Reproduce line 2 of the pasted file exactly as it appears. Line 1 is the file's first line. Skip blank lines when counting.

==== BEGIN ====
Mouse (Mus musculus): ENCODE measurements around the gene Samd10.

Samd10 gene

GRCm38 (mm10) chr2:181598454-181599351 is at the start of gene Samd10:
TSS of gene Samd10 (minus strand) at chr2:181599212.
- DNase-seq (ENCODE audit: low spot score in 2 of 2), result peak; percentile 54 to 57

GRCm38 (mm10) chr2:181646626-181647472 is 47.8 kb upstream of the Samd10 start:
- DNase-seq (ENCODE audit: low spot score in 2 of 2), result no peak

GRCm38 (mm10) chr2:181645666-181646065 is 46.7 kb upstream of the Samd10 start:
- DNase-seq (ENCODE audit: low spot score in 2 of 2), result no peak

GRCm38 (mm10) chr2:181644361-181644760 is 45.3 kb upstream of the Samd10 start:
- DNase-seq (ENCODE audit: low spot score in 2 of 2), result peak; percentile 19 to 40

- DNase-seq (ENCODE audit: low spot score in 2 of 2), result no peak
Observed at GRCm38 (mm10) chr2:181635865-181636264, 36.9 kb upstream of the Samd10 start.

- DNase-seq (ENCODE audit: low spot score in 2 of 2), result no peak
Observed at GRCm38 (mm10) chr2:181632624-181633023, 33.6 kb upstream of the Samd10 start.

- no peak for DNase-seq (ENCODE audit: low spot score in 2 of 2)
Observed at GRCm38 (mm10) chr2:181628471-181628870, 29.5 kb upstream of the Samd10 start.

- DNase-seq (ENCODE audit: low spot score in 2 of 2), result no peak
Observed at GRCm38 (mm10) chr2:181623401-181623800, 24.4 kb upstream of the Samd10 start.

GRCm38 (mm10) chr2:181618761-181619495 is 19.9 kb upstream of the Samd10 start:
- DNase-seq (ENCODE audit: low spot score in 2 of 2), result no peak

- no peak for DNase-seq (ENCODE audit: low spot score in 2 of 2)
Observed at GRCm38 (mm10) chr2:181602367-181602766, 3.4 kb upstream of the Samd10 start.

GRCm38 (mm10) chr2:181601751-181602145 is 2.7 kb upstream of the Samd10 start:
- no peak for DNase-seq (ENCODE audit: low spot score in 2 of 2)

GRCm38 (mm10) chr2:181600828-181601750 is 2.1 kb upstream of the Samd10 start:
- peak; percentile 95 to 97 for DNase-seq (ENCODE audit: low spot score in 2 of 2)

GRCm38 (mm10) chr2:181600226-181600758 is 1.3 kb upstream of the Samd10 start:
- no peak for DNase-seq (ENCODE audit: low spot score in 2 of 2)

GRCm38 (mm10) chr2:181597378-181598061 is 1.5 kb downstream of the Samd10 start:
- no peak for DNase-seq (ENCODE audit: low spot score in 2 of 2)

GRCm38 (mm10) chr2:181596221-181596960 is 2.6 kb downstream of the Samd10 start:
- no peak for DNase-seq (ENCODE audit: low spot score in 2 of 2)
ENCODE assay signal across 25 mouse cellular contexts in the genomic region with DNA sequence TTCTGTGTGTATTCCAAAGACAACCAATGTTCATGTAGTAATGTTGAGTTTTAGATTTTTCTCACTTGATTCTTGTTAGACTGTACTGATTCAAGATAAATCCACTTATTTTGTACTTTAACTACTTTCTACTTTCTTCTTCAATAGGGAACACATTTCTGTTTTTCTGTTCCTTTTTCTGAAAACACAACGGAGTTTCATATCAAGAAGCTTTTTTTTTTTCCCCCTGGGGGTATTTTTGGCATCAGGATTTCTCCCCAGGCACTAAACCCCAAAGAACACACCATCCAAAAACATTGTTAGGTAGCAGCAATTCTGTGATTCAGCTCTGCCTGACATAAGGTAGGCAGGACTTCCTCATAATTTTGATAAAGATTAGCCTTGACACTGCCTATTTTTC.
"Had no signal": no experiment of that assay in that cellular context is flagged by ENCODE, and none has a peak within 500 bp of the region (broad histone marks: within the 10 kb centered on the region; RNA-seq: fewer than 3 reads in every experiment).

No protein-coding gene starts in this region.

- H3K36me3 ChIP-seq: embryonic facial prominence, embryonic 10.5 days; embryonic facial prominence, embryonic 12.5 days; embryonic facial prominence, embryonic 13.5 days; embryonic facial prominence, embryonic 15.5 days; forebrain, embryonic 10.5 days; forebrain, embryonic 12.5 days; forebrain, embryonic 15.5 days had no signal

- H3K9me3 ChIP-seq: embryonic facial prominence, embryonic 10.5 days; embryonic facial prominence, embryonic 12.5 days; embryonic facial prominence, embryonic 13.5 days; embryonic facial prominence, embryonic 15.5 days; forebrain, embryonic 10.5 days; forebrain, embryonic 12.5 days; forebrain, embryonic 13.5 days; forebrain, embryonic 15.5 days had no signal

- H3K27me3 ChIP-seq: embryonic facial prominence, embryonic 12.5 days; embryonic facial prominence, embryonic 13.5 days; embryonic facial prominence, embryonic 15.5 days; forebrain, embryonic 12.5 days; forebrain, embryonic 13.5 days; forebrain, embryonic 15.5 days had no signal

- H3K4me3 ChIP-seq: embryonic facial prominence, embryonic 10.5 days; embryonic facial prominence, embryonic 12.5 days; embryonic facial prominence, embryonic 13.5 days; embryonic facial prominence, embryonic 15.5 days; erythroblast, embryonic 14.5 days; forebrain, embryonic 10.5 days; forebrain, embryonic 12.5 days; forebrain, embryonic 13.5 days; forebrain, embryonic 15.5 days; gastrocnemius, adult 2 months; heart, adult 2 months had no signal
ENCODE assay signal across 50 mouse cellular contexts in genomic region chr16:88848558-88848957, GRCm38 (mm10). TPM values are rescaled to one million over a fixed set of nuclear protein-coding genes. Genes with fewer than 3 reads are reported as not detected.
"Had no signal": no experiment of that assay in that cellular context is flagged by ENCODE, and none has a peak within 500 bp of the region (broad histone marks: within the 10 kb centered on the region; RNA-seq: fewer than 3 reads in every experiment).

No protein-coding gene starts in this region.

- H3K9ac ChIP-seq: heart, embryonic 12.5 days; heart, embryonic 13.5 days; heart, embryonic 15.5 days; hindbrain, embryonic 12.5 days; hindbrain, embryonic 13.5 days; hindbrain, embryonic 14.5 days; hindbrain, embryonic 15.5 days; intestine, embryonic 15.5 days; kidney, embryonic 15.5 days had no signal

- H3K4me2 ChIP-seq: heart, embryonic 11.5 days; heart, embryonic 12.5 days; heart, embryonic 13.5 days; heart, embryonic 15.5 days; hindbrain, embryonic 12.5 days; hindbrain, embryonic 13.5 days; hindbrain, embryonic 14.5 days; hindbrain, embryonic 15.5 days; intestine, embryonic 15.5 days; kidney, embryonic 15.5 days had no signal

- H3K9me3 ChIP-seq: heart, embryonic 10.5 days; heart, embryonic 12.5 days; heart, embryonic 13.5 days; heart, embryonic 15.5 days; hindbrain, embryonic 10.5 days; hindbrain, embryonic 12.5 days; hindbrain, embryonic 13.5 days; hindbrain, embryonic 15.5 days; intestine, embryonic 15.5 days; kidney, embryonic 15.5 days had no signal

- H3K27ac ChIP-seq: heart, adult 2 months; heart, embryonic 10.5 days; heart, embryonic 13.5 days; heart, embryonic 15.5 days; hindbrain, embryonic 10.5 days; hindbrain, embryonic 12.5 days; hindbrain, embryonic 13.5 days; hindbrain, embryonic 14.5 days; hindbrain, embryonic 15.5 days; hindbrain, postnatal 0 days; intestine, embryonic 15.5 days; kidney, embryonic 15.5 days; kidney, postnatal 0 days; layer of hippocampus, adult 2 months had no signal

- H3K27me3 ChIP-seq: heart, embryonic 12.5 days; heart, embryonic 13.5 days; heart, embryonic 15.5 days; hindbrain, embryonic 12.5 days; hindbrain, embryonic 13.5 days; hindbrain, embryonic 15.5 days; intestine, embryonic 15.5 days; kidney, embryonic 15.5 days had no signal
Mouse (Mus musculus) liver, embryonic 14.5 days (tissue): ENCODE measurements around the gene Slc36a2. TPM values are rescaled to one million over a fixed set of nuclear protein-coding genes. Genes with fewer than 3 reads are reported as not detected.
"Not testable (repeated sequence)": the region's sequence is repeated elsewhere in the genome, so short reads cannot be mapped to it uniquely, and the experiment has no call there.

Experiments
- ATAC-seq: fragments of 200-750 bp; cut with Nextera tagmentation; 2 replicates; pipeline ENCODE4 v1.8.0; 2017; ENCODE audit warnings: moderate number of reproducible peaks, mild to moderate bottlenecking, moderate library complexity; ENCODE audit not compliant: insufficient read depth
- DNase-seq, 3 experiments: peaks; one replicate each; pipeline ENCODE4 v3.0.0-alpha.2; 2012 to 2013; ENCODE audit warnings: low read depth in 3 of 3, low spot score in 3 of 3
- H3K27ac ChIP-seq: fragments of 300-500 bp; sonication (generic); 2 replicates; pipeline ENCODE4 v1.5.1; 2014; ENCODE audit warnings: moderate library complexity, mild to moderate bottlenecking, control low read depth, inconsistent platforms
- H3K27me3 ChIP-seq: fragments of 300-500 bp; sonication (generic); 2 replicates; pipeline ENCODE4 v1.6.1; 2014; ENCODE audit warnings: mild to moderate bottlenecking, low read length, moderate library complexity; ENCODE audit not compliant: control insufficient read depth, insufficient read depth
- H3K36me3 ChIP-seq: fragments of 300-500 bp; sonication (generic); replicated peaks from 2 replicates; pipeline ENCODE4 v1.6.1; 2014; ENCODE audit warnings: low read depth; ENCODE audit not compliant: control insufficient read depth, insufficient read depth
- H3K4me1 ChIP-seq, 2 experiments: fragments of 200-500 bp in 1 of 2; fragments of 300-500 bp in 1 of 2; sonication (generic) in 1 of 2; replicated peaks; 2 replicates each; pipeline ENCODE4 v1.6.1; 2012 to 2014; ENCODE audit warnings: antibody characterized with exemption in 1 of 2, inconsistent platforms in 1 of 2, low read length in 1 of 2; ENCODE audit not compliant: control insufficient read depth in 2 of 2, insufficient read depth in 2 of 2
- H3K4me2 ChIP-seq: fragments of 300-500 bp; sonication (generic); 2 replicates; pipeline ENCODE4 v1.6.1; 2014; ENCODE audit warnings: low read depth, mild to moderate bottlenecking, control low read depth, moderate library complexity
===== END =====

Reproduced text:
Samd10 gene